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The Proceedings of the National Academy of Sciences has banned a researcher from publishing in the journal for three years, Retraction Watch reports.

The ban comes after Jianghan University's Zhangfeng Hu, the last and corresponding author of a PNAS study that describes a new class of transcription factors, declined to share a strain of algae that was used in the work, it adds. May Berenbaum from PNAS tells Retraction Watch that the journal received a message from a researcher who tried to obtain the algal strain from Hu but was unable to, even after the journal interceded. Berenbaum tells it that that this violates PNAS policy on sharing.

The PNAS paper now has an editorial expression of concern noting that the authors have not shared their mutant strain. "PNAS authors must ensure that all unique reagents described in their published papers are available to qualified researchers, and any restrictions on the sharing of materials must be disclosed to the editorial office at the time of submission," the expression of concern adds.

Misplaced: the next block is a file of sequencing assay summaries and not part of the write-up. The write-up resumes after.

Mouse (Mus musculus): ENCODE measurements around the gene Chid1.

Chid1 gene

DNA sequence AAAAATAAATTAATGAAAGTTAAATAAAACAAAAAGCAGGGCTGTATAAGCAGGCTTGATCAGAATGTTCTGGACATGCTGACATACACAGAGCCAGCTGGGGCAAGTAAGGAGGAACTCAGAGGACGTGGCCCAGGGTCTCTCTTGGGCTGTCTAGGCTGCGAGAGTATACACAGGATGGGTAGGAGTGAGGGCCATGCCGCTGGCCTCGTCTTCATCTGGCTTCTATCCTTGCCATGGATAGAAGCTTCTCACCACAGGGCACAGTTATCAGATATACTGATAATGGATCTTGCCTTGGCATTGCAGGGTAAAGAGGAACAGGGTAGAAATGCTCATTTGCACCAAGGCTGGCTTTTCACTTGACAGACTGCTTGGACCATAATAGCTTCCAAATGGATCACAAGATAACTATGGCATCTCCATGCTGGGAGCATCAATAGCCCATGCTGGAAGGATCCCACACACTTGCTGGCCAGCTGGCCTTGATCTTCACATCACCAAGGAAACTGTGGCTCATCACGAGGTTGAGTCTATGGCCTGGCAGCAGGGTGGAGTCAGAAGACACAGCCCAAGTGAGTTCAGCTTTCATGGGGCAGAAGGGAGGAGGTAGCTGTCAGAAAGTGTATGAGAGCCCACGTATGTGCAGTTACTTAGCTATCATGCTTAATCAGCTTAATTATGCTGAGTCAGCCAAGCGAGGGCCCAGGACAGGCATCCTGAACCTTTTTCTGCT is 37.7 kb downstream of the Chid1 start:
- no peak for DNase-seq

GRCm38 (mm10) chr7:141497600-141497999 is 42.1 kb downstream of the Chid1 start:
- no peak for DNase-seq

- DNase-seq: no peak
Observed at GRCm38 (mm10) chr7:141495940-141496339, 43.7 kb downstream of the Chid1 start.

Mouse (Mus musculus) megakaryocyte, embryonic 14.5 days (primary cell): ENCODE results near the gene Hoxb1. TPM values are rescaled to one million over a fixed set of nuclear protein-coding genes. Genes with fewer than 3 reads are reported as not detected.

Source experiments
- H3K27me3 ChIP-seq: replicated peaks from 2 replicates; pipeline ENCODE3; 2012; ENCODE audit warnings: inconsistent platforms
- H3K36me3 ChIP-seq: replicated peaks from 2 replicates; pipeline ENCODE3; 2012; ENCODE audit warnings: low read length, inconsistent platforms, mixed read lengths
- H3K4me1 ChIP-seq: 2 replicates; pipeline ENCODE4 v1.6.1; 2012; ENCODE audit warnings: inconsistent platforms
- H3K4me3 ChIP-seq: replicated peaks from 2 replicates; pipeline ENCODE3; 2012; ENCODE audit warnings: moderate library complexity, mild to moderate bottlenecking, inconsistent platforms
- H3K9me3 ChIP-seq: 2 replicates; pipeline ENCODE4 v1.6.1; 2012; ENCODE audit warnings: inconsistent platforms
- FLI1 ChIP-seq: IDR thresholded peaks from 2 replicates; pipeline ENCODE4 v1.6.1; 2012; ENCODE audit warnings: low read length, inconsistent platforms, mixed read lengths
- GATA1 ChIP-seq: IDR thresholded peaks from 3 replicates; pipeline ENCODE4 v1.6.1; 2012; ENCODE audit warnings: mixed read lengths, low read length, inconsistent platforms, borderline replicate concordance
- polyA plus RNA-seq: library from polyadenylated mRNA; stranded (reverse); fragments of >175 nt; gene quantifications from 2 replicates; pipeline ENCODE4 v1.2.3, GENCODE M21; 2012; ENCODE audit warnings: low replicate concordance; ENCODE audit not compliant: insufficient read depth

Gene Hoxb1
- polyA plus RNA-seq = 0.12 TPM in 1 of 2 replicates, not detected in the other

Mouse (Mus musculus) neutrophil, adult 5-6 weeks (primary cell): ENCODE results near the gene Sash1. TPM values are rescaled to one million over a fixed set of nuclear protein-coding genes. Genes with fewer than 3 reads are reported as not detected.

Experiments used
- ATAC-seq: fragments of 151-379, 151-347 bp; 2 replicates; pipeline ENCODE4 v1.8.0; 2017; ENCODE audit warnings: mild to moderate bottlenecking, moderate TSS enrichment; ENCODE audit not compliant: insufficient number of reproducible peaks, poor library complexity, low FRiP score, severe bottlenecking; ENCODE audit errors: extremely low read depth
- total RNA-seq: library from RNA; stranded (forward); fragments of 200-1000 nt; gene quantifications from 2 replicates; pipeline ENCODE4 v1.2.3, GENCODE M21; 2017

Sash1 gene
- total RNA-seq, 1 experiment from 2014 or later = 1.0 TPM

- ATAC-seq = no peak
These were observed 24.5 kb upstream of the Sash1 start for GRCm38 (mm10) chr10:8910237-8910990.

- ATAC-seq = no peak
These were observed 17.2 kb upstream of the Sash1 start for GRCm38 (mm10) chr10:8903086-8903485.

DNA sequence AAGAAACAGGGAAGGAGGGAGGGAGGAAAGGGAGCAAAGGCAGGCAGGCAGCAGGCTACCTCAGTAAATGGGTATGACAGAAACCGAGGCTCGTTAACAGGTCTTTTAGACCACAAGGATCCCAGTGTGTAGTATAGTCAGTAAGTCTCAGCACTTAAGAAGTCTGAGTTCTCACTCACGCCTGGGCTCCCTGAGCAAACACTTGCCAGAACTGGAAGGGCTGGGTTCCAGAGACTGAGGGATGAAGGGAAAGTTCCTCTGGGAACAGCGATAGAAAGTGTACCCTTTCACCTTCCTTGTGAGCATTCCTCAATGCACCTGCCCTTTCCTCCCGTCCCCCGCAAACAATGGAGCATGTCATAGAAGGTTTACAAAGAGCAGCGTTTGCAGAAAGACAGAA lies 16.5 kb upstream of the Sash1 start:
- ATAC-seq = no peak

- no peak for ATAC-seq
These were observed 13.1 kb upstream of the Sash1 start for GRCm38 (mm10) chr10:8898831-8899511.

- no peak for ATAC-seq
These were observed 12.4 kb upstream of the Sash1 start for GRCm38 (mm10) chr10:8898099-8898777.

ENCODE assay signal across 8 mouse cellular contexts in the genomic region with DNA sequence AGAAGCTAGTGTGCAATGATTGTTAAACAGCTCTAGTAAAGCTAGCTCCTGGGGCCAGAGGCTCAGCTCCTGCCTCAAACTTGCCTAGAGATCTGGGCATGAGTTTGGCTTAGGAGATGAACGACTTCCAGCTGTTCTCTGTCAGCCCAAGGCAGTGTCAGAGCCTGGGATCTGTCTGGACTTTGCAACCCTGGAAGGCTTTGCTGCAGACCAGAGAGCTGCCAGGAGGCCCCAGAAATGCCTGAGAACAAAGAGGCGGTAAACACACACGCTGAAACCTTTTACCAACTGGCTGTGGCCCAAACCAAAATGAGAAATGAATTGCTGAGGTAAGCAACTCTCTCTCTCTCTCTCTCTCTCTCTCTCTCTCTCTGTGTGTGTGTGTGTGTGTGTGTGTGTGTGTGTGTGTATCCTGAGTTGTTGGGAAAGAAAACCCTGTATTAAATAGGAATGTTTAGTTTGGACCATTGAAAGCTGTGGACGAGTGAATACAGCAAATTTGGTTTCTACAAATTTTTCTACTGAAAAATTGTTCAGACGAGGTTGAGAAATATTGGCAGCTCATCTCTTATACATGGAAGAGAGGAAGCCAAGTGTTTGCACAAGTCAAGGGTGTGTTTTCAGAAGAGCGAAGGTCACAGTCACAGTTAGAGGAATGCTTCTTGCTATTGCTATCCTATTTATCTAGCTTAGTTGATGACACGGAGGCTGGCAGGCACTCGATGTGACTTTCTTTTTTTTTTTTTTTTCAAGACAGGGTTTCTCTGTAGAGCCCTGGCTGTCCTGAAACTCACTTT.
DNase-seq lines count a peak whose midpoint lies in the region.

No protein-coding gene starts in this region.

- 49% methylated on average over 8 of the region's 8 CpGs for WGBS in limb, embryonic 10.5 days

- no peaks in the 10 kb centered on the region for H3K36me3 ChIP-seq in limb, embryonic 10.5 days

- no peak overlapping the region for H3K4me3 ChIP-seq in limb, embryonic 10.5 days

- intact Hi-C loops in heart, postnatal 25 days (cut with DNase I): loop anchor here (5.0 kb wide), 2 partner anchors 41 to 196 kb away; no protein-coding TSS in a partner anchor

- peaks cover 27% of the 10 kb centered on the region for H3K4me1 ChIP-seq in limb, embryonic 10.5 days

The Scan

Back as Director

A court has reinstated Nicole Boivin as director of the Max Planck Institute for the Science of Human History, Science reports.

Research, But Implementation?

Francis Collins reflects on his years as the director of the US National Institutes of Health with NPR.

For the False Negatives

The Guardian writes that the UK Health Security Agency is considering legal action against the lab that reported thousands of false negative COVID-19 test results.

Genome Biology Papers Present Epigenetics Benchmarking Resource, Genomic Architecture Maps of Peanuts, More

In Genome Biology this week: DNA methylation data for seven reference cell lines, three-dimensional genome architecture maps of peanut lines, and more.